But experts noted that developers can adjust their completion dates in line with market conditions. The Government can also reduce the risk of oversupply by slowing land releases.

And it is not out of the question that the market will be able to absorb the thousands of new homes given the fast-growing economy and population.

Experts also noted that the URA numbers are only estimates. Accurate figures will emerge closer to the year itself as developers assess the market and firm up their plans.

Cushman & Wakefield's senior manager of Asia-Pacific research, Mr Ong Kah Seng, added that it is not certain that prices will soften in the next few years even with the surge of completions.

'If home-buying interest in that horizon can be boosted by an increase in an economically active population confident in financing private homes, the possibility of a supply overhang can be mitigated,' he said.

esthert@sph.com.sg


Source: The Straits Times © Singapore Press Holdings Ltd. Reprinted with permission.
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Re: Home supply to spike in next few years

Postby Dennis Ng » Fri Mar 04, 2011 10:06 am

daringd wrote:Straits Times: Thu, Mar 03

A HEFTY supply of new homes coming on to the market over the next few years could push prices and rents down, warn analysts.

There are expected to be 17,111 new homes completed in 2013 and 17,421 in 2014, according to a recent analysis of Urban Redevelopment Authority (URA) data. These include homes under construction or already with planning approvals.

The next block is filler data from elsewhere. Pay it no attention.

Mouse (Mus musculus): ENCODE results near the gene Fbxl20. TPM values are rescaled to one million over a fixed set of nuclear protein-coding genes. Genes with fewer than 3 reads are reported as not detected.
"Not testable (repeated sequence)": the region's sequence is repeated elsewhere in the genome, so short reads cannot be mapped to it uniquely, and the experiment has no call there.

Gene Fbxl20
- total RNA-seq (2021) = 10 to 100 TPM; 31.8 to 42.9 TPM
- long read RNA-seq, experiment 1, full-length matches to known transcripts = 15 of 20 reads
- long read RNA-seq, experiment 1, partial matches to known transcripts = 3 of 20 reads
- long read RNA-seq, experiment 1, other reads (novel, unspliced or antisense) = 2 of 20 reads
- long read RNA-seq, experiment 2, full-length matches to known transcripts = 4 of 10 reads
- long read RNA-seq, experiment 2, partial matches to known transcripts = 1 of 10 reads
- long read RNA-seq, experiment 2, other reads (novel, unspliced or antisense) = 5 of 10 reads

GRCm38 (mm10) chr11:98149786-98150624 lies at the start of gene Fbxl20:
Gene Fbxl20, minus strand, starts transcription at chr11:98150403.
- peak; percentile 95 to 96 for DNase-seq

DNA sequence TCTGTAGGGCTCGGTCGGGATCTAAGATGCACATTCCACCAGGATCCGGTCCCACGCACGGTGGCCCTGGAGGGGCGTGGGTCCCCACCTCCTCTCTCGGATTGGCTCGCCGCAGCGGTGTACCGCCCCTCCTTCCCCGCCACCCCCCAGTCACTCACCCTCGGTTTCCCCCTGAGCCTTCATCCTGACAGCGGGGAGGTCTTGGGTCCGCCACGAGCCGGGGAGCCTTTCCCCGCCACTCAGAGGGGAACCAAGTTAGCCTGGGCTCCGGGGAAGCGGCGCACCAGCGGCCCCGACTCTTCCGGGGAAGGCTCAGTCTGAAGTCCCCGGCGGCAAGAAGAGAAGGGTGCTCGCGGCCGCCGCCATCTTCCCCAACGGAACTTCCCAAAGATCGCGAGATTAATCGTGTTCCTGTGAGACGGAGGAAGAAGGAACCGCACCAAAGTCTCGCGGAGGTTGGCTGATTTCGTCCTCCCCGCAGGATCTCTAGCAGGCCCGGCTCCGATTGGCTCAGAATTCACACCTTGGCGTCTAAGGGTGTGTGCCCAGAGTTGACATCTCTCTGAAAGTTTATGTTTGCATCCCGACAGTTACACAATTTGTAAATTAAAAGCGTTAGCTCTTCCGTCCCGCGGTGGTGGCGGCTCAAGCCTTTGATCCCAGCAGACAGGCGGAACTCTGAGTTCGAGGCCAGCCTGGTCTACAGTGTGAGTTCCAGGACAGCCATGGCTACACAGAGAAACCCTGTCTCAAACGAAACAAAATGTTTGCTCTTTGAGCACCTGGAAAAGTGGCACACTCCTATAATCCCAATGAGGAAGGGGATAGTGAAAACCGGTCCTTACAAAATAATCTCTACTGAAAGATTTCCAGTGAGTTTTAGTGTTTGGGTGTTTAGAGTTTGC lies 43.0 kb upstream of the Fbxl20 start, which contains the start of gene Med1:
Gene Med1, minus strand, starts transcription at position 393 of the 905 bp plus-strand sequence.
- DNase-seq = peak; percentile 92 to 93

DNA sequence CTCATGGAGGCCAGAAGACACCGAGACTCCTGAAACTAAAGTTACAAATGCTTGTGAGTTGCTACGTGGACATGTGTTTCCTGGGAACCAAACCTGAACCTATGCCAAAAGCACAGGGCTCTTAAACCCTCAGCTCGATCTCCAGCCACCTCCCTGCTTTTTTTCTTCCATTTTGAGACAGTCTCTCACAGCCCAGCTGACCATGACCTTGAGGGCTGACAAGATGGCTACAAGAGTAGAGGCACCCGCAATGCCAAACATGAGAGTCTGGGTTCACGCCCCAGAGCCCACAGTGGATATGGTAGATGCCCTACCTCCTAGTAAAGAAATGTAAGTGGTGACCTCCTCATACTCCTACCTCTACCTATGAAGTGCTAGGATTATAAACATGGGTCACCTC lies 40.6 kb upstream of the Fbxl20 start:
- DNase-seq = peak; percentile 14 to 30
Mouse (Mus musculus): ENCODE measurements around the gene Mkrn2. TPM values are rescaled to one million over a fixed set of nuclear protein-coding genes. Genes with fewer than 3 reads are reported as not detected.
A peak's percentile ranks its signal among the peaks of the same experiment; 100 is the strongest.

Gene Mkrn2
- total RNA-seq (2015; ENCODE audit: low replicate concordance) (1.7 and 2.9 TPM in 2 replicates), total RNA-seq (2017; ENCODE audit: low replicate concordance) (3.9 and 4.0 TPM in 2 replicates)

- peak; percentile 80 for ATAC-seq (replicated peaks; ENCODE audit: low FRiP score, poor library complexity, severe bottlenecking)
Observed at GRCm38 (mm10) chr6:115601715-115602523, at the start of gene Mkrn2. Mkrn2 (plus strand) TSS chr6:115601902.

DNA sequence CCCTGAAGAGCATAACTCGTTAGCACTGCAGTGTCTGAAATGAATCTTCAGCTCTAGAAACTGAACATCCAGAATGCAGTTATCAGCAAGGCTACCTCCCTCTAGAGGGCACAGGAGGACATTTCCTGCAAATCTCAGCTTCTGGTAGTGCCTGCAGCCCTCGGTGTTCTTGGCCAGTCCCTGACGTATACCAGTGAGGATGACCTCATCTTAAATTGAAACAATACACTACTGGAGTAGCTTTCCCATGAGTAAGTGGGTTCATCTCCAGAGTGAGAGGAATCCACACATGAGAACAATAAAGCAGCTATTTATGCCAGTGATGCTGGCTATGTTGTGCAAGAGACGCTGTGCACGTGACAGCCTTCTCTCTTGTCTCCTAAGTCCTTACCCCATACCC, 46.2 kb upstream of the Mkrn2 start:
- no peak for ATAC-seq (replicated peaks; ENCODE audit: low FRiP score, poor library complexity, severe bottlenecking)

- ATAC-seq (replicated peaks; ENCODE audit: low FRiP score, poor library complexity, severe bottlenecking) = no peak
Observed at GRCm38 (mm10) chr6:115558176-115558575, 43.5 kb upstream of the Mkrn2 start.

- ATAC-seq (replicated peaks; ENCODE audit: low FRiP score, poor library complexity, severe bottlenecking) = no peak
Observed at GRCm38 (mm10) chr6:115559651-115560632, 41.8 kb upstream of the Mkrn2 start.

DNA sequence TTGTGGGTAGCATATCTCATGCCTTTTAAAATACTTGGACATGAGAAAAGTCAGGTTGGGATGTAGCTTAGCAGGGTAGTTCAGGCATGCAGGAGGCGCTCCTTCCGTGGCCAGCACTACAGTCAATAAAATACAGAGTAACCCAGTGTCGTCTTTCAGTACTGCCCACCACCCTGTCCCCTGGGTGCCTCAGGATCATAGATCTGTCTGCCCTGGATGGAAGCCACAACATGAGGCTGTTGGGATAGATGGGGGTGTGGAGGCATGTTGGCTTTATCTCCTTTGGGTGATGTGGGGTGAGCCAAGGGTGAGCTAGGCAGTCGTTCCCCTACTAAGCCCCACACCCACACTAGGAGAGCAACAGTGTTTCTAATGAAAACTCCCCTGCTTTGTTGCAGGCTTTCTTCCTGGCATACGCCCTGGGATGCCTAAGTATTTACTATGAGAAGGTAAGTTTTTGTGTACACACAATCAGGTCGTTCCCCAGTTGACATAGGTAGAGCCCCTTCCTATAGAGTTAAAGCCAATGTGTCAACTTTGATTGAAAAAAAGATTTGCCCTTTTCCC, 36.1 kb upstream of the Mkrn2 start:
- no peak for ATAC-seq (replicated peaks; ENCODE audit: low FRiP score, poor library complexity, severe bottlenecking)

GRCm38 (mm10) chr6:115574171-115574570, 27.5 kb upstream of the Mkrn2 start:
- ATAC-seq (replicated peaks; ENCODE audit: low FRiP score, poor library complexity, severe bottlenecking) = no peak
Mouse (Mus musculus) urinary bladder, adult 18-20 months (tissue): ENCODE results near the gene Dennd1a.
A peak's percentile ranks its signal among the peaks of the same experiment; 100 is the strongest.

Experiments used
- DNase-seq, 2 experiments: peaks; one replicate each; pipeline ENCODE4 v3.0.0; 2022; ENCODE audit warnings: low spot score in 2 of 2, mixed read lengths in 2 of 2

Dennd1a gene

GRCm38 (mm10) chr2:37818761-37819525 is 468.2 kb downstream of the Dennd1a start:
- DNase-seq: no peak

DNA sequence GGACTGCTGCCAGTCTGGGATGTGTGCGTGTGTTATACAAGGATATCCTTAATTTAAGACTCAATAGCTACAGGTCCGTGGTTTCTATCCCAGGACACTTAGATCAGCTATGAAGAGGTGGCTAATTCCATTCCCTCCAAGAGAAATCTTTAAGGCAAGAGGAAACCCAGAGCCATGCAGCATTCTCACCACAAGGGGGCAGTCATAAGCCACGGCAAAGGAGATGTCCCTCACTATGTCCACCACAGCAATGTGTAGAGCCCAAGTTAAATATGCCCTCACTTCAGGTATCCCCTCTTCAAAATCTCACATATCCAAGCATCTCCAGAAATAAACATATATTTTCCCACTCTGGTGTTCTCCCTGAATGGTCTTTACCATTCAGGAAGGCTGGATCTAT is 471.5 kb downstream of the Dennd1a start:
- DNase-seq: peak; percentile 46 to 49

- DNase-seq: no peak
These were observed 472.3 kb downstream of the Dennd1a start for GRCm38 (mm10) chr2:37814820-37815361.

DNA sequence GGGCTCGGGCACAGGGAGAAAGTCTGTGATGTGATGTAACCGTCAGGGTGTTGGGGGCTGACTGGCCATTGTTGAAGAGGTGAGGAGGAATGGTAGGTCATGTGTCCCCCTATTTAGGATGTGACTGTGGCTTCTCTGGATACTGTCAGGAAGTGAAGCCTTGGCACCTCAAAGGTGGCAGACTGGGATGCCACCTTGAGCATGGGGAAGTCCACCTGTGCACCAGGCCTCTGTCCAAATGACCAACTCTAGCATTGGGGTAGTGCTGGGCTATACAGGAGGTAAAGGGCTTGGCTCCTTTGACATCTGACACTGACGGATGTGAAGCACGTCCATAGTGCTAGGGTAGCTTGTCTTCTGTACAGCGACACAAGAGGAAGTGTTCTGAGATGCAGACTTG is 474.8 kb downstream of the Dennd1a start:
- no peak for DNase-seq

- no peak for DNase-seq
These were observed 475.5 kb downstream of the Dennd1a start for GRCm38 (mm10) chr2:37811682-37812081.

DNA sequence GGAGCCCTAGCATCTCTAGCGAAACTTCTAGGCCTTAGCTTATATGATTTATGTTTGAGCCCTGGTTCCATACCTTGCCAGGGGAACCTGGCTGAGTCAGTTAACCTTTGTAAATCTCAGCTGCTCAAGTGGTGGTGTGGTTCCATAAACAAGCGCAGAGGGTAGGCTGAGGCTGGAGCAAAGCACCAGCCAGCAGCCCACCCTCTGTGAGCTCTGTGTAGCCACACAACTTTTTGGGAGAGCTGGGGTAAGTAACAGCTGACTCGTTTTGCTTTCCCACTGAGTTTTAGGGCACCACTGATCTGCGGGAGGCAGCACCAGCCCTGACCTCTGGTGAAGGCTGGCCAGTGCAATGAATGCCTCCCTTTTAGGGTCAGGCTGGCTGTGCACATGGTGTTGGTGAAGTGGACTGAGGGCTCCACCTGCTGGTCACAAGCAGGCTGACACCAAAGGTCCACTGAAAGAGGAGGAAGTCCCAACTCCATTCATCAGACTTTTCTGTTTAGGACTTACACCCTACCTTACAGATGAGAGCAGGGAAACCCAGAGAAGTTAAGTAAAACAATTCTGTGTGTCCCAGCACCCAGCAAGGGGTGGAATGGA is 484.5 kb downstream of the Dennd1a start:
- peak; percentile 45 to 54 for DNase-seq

These figures are considerably more than the record of 14,000 or so private apartments completed in 1998, said DTZ's head of South-east Asia research, Ms Chua Chor Hoon. She noted that the figures go even higher if projects that get planning permission in the near future - such as sites on the confirmed list of the government sales programme - are included.

Ms Chua's forecasts then suggest that 21,680 homes could be completed in 2014 and about 22,520 in 2015, with the total number of homes estimated to be completed from now until 2015 surging to about 78,300.

Add in new Housing Board flats and the market could have a serious supply spike in two or three years, she added..


When more and more people think and say that:"if I don't buy now, price would be even higher in future." Or "Property prices in Singapore can only go up..." You know that the Risks are rising not falling.

I personally will NOT buy any condo for investment at the current moment. I bought Icon last year and prices already about 13% higher...I may not sell this property as I'm buying for the Long Term Development Potential and re-making of Tanjong Pagar.
Cheers!